This is one of those places where you’ll learn horrendous things but be a little bit comforted by the fact some good people are actually doing something about it. The bear sanctuary is dedicated to saving Asiatic Black Bears and Sun Bears from bear bile farms, rehabilitating them and providing them with a (much!) better life.
I won’t get into the awful details of bear bile farming (I kind of wish I was still blissfully ignorant about it) but the gist of it is that their stomach bile is harvested and – for some insane reason – used to make Chinese wines and “bile tea” (that sounds delicious) and is believed to cure everything from hangovers, haemorrhoids and acne to colds, flus and cancer (wow, why didn’t the scientists think of that one?).
And I assume that some version of bear bile gives guys erections because, in the end, isn’t that the story behind every endangered species on the planet? Small prices to pay for good stiffies, indeed.
18. Cuc Phuong National Park
On a more upbeat note, there are great hiking trails in Cuc Phuong, the oldest national park in Vietnam. And, as far as we know, none of the animals there are being killed to produce good hard-ons. Not even the rare langur which, in the scheme of erotic animals, has to rank right up there.
Keep in mind, though, the park is over an hour from Tam Coc, is very spread out and the official park stance is “no sex with the animals”. Foreplay or not.
Tam Coc Things to Do Map
Click the star to save this map to your Google Maps – then find it under Saved/Maps (mobile) or Your Places/Maps (desktop)
Where to Stay in Tam Coc
For a place with such amazing scenery, there are surprisingly few hotels with views from their rooms. There are some that have decent views from elsewhere on the grounds, and many more that are in spectacular locations but, for some reason, tucked away where you can’t really see anything.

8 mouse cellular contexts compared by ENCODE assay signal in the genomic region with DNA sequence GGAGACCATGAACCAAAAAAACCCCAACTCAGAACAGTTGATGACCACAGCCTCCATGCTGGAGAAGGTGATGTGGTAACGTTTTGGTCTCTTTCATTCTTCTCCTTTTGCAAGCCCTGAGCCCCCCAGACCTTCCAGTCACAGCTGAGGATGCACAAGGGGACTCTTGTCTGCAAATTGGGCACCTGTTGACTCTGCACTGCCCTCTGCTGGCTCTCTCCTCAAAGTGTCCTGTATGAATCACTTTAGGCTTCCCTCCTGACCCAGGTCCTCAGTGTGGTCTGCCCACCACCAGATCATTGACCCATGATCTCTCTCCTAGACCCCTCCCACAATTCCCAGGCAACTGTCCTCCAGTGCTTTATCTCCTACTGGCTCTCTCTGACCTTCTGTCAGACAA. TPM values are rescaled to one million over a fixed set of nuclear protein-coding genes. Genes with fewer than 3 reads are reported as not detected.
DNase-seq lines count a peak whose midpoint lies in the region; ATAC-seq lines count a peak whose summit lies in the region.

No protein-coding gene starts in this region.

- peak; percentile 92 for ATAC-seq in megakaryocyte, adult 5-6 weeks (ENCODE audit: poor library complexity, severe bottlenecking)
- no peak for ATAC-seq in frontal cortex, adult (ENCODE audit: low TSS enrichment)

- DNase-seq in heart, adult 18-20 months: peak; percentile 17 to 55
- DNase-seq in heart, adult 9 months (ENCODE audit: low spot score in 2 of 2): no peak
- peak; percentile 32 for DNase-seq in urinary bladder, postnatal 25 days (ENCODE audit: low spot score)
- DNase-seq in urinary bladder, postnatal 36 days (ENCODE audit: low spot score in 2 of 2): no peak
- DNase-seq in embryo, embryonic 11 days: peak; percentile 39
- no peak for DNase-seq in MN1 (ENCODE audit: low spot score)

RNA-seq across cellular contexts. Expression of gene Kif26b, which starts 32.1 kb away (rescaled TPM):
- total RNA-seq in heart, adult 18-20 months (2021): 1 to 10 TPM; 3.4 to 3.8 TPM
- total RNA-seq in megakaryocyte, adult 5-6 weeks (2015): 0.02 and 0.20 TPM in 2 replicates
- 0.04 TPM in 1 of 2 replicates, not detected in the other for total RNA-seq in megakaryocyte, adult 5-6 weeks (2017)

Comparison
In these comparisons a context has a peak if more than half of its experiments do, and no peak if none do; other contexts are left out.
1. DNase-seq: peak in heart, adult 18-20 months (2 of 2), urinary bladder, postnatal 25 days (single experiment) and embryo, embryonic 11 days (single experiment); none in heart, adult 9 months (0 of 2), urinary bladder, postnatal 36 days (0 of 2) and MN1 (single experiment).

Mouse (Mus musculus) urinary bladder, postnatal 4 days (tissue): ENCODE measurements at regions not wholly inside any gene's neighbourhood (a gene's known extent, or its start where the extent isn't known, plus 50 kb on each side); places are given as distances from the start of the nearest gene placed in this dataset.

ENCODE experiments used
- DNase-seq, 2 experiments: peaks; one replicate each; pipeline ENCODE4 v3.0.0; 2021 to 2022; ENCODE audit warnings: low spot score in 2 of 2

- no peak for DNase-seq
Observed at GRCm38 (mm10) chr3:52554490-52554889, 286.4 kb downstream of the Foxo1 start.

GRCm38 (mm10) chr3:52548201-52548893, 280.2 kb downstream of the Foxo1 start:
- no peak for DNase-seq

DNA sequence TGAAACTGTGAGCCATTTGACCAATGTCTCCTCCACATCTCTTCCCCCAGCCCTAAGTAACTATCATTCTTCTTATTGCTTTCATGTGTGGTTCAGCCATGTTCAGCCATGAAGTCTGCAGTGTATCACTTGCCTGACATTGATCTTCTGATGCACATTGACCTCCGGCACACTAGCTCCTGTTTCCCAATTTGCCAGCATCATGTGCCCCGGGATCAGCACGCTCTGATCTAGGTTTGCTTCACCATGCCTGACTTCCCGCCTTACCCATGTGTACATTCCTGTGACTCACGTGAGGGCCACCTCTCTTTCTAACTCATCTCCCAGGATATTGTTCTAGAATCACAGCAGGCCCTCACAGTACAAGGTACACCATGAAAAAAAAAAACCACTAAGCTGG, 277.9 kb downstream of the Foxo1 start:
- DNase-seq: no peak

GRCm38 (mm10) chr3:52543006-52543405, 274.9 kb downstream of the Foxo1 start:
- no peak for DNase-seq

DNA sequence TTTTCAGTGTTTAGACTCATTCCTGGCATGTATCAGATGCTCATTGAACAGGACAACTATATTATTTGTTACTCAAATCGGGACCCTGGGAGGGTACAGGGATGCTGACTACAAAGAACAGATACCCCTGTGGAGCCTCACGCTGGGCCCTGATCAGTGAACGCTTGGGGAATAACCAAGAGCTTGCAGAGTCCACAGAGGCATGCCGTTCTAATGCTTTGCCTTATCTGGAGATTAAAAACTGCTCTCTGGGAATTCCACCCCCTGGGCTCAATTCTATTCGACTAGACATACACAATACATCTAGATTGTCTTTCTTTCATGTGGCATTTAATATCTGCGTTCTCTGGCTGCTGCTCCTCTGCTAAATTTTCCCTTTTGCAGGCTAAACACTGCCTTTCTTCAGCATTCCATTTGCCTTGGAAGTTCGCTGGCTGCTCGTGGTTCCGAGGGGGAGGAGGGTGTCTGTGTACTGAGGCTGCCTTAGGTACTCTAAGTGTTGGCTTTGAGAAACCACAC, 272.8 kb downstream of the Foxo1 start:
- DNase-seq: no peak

Nonetheless, there is a huge selection of places to stay in and around Tam Coc, although most fall either into the “cheap” or “expensive” category, with very little in between. Based on our subjective opinions on what constitutes cheap ($US 20-30) and expensive ($US 100+) in Vietnam, of course.
Which is why we were thrilled to find Nan House, one of the few mid-range options with slightly more comfortable rooms in a quiet setting just out of town, with lovely fields all around. The staff and included breakfast were excellent, pedal bikes were free, we rented a scooter from them for the entire week for 120k/day ($US 5) and they arranged good value shuttles for us from Hanoi and on to Cat Ba Island.
If you want to be in the thick of the action, though, you’ll want a place right in Tam Coc. Tam Coc Holiday Hotel & Villa is a great choice, with nice modern rooms, a beautiful pool and all the amenities at a mid-range price.
On the other hand, if you are planning to have wheels and want to stay somewhere a little quieter but closer to the big attractions, we would suggest the Hang Mua area. Chi’s Homestay is another good mid-range choice with a lovely pool and garden, plus air-conditioning and balconies.
Tam Coc Tip
There are only two ATMs in Tam Coc, one of which was out of service the entire week we were there. The one that was working charges a 3% fee on top of the regular ATM fee. Or you can get the same deal from most of the tour agencies in town.
However, if you go to Ninh Binh, there are about a dozen ATMs to choose from, all of which are much less extortionate. Agribank, for example, had a 3M max withdrawal ($US 125) and charged just a 22k fee ($1 US).
For all its touristy vibe and overdevelopment, Tam Coc is still a beautiful, compelling place to visit. The karst scenery is simply phenomenal, the prices still absurdly low and the ability to wander independently is a bit of a rare thing in Vietnam these days.
So, whether you are just stopping in for a short visit or have more time to fully explore the area, there are plenty of terrific things to do in Tam Coc for any visitor.
Other Posts You Might Like:
From the Archives: